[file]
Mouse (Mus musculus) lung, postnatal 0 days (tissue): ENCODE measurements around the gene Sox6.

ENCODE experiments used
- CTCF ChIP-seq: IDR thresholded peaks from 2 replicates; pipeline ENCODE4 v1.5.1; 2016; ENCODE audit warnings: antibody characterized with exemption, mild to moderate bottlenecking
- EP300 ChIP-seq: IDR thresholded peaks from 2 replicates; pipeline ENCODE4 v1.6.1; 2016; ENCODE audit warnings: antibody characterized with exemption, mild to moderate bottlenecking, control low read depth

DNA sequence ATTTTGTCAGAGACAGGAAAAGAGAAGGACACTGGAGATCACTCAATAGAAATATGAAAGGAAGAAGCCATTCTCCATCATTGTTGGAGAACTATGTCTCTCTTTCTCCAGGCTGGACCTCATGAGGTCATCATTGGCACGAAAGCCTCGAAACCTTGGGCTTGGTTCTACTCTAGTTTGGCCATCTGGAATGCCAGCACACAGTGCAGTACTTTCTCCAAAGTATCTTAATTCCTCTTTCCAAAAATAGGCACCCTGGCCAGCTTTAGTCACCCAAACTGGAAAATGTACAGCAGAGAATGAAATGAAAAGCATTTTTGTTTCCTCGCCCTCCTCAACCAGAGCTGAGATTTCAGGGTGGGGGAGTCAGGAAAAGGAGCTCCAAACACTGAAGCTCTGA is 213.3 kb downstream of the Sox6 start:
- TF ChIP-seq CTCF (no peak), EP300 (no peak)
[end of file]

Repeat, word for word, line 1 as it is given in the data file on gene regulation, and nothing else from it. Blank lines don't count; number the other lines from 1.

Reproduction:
Mouse (Mus musculus) lung, postnatal 0 days (tissue): ENCODE measurements around the gene Sox6.